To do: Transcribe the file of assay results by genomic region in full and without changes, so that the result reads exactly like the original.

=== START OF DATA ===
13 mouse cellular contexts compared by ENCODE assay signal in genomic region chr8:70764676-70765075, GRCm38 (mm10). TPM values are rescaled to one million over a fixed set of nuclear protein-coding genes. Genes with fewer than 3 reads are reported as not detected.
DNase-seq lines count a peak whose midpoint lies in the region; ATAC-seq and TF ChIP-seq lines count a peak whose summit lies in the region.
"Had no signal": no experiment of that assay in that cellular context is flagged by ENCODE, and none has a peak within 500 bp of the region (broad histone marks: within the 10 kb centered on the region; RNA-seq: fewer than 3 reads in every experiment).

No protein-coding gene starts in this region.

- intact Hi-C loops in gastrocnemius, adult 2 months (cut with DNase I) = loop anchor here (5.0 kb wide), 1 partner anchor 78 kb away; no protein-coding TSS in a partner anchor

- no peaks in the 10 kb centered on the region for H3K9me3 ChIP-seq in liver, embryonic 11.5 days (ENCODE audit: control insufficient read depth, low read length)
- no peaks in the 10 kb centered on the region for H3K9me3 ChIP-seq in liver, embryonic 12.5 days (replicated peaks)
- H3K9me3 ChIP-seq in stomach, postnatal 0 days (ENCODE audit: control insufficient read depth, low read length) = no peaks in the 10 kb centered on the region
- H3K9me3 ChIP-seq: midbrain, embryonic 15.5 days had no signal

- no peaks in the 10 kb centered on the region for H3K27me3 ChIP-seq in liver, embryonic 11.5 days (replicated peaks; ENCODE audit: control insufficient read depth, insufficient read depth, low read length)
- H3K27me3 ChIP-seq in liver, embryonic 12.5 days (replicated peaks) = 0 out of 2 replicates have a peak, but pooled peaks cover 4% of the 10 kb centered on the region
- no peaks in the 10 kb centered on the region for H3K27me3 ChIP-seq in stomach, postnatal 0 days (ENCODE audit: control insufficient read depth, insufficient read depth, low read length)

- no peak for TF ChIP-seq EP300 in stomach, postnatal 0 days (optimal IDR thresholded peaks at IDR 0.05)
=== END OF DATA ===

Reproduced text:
13 mouse cellular contexts compared by ENCODE assay signal in genomic region chr8:70764676-70765075, GRCm38 (mm10). TPM values are rescaled to one million over a fixed set of nuclear protein-coding genes. Genes with fewer than 3 reads are reported as not detected.
DNase-seq lines count a peak whose midpoint lies in the region; ATAC-seq and TF ChIP-seq lines count a peak whose summit lies in the region.
"Had no signal": no experiment of that assay in that cellular context is flagged by ENCODE, and none has a peak within 500 bp of the region (broad histone marks: within the 10 kb centered on the region; RNA-seq: fewer than 3 reads in every experiment).

No protein-coding gene starts in this region.

- intact Hi-C loops in gastrocnemius, adult 2 months (cut with DNase I) = loop anchor here (5.0 kb wide), 1 partner anchor 78 kb away; no protein-coding TSS in a partner anchor

- no peaks in the 10 kb centered on the region for H3K9me3 ChIP-seq in liver, embryonic 11.5 days (ENCODE audit: control insufficient read depth, low read length)
- no peaks in the 10 kb centered on the region for H3K9me3 ChIP-seq in liver, embryonic 12.5 days (replicated peaks)
- H3K9me3 ChIP-seq in stomach, postnatal 0 days (ENCODE audit: control insufficient read depth, low read length) = no peaks in the 10 kb centered on the region
- H3K9me3 ChIP-seq: midbrain, embryonic 15.5 days had no signal

- no peaks in the 10 kb centered on the region for H3K27me3 ChIP-seq in liver, embryonic 11.5 days (replicated peaks; ENCODE audit: control insufficient read depth, insufficient read depth, low read length)
- H3K27me3 ChIP-seq in liver, embryonic 12.5 days (replicated peaks) = 0 out of 2 replicates have a peak, but pooled peaks cover 4% of the 10 kb centered on the region
- no peaks in the 10 kb centered on the region for H3K27me3 ChIP-seq in stomach, postnatal 0 days (ENCODE audit: control insufficient read depth, insufficient read depth, low read length)

- no peak for TF ChIP-seq EP300 in stomach, postnatal 0 days (optimal IDR thresholded peaks at IDR 0.05)